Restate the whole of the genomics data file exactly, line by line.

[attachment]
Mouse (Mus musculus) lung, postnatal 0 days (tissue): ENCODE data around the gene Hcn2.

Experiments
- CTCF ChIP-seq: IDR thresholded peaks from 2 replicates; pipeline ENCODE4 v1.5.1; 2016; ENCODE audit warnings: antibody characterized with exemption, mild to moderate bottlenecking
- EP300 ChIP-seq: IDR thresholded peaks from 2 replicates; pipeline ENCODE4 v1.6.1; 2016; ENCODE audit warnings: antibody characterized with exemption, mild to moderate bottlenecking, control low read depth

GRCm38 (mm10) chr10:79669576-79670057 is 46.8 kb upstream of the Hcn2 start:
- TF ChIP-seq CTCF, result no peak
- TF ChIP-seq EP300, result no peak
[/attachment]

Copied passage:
Mouse (Mus musculus) lung, postnatal 0 days (tissue): ENCODE data around the gene Hcn2.

Experiments
- CTCF ChIP-seq: IDR thresholded peaks from 2 replicates; pipeline ENCODE4 v1.5.1; 2016; ENCODE audit warnings: antibody characterized with exemption, mild to moderate bottlenecking
- EP300 ChIP-seq: IDR thresholded peaks from 2 replicates; pipeline ENCODE4 v1.6.1; 2016; ENCODE audit warnings: antibody characterized with exemption, mild to moderate bottlenecking, control low read depth

GRCm38 (mm10) chr10:79669576-79670057 is 46.8 kb upstream of the Hcn2 start:
- TF ChIP-seq CTCF, result no peak
- TF ChIP-seq EP300, result no peak